Plastic Man #4 Review

  • Save

Writer: Gail Simone / Artist: Adriana Melo / DC Comics

REVENGE of the CURSE of the HORROR of the CREATURE

Y’know, it’s goddamn shameful that I have not spent more time talking about Eel O’Brian’s child companion, Pado, much more, because honestly they give the entire story a much needed element of emotional dimension that runs perfectly perpendicular to the antics and quirks of Plastic Man. As much as this is a story about a horrible murder in a seedy city that may or may not have been perpetrated by an evil Cabal menacing in the background, it is a story of transition. It is a story rooted in this idea that we are allowed to change ourselves and help each other accept those changes. Plastic Man’s elasticity combined with his sleezy nature make for some childish and outdated moments, but by that same virtue having Eel O’Brian help mentor Pado shows a consistent growth, shows an attempt to be better.

I could sing praises forever about how Simone has handled the character. He has an incredibly unique swagger about him as he casually stops muggers, pickpockets, and dirty pockets with the span on a single page. Melo’s artwork continues to be the perfect blend of old school mafia movies with just enough of a modern superhero sheen to keep things fresh.

  • Save

The range that these two creative forces have is incredible, and there is just as much emotional resonance during a back-to-school shopping session for Pado as there is during the investigations of murder. It also helps that Obscura/Munira is a wonderful straight woman to the bendy O’Brian. Plus, there’s a little callback that dedicated Simone fans will be delighted to see in the back half of the book that I won’t spoil here.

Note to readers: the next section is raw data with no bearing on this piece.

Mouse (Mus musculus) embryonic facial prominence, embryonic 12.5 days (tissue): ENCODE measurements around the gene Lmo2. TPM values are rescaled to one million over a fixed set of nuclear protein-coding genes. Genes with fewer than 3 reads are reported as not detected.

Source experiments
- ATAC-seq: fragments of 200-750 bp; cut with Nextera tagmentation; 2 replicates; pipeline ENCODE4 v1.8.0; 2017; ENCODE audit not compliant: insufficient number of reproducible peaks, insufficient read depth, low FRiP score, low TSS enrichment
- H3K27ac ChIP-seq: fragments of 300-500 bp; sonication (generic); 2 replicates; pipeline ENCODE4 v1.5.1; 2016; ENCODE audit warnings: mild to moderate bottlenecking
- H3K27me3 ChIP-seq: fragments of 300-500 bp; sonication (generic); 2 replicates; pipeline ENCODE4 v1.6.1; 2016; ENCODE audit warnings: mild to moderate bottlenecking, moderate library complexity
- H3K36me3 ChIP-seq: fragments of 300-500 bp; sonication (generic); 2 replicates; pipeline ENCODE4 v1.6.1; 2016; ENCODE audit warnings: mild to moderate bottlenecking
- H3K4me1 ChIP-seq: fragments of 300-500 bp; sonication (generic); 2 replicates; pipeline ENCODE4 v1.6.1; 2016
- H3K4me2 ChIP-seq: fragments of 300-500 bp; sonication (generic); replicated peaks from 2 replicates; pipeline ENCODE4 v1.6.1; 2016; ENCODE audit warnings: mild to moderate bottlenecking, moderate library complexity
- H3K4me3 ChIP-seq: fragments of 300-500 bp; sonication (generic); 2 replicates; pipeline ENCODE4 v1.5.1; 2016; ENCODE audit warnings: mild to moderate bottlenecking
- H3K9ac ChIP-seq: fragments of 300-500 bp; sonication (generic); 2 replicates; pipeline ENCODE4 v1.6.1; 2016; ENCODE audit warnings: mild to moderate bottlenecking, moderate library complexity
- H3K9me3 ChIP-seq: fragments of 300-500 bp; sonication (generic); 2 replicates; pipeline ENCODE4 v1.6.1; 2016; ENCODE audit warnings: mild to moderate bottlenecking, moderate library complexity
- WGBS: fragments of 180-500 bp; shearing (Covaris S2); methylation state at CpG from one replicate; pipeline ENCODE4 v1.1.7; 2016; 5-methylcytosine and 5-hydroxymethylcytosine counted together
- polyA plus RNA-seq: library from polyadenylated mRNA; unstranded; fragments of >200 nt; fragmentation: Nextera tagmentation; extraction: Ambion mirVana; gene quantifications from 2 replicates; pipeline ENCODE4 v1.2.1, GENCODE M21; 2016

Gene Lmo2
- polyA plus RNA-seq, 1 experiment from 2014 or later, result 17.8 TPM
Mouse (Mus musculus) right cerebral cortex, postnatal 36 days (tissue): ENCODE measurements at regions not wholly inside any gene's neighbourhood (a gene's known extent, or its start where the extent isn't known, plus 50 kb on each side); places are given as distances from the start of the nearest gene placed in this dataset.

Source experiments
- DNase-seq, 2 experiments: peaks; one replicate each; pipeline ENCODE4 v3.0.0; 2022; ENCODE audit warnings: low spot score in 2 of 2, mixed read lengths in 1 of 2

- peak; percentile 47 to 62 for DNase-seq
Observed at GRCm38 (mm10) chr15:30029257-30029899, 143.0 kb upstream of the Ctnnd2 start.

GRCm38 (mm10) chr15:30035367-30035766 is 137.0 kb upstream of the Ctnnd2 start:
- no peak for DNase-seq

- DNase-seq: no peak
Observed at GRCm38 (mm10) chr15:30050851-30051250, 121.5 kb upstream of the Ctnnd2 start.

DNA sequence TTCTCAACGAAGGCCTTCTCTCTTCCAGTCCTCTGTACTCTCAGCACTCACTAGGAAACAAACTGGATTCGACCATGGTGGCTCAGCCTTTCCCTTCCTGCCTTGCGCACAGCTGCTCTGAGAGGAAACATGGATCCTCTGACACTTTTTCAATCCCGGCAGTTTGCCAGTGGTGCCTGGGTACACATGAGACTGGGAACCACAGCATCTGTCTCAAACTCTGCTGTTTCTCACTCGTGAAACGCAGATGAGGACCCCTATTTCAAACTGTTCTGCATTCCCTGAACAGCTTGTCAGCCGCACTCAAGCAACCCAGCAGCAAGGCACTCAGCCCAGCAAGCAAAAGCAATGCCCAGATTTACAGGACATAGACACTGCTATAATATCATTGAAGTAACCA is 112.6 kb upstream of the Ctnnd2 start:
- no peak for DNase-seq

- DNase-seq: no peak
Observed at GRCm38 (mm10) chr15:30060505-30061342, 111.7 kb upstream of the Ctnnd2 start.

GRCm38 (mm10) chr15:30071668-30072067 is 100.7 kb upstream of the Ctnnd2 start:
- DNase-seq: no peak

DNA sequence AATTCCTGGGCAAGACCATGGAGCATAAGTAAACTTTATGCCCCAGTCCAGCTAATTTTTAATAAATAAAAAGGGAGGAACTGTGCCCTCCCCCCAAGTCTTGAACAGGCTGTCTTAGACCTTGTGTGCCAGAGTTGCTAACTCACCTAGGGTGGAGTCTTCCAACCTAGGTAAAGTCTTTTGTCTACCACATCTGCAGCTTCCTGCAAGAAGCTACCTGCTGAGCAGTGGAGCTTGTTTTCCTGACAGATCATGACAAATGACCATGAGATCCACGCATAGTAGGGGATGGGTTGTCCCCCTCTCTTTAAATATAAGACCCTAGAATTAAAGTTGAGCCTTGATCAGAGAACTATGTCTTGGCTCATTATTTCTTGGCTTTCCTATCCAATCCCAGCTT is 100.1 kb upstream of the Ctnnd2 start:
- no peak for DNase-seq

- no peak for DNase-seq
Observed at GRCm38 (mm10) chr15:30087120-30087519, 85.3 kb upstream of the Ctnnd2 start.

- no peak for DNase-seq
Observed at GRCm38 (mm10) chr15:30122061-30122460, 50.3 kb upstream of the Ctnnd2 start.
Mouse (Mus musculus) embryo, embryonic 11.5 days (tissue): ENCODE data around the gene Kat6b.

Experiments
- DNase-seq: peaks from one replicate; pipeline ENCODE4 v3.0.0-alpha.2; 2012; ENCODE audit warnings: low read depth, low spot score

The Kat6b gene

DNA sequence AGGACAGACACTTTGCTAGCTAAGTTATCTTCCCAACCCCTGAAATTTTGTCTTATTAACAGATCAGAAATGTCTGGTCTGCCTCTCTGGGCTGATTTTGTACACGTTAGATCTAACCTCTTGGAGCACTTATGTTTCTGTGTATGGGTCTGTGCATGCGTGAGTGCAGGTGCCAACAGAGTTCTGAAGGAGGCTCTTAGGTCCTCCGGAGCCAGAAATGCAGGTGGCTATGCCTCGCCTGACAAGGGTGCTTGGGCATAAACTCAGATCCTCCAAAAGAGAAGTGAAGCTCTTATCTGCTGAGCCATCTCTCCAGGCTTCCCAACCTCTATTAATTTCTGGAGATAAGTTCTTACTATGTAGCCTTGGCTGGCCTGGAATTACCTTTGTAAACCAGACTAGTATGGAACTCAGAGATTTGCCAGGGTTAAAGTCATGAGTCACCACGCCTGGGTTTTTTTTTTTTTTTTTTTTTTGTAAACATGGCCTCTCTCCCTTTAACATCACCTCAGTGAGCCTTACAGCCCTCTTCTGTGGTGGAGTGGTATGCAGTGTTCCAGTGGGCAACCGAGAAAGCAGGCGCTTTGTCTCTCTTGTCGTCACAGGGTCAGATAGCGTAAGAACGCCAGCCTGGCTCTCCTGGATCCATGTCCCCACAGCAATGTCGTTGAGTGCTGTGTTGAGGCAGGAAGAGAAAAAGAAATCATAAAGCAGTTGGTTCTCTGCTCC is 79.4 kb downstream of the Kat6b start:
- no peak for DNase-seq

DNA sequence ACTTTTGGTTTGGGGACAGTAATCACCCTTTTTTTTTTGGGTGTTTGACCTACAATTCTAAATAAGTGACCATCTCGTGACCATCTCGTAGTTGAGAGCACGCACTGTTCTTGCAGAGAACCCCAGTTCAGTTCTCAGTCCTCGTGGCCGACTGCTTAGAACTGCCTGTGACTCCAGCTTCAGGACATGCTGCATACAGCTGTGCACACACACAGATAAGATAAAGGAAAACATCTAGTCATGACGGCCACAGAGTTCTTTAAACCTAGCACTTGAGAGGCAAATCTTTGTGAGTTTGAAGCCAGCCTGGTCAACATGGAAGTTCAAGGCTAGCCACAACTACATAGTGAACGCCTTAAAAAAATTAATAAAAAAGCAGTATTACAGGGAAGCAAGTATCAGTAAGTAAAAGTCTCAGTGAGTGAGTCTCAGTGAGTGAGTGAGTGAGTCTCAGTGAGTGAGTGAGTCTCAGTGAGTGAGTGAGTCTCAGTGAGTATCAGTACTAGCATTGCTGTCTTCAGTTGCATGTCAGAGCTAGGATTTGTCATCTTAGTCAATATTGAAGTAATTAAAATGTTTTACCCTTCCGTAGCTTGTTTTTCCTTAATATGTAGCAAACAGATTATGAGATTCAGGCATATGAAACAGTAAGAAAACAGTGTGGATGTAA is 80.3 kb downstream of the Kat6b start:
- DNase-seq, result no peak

The joy of Plastic Man is the joy of the absurd. If you will pardon every single one of the puns I’m about to make, it’s a title that stretches the imagination of what you think superhero stories can do. It’s a story that you can chew on like taffy. It bends all of the classic genre tropes and transforms them into something wonderful to behold. Plastic Man is just fun, unashamedly so, but also has one hell of a heart of gold at its crux.

9.4 “Transitionary Periods” out of 10

Want to get Black Nerd Problems updates sent directly to you? Sign up here!


Follow us on Twitter, Facebook,Instagram, Tumblr, YouTube and Google+?

  • Save

Tags:

  • Mikkel Snyder is a technical writer by day and pop culture curator and critic all other times.

  • Show Comments

Your email address will not be published. Required fields are marked *

comment *

  • name *

  • email *

  • website *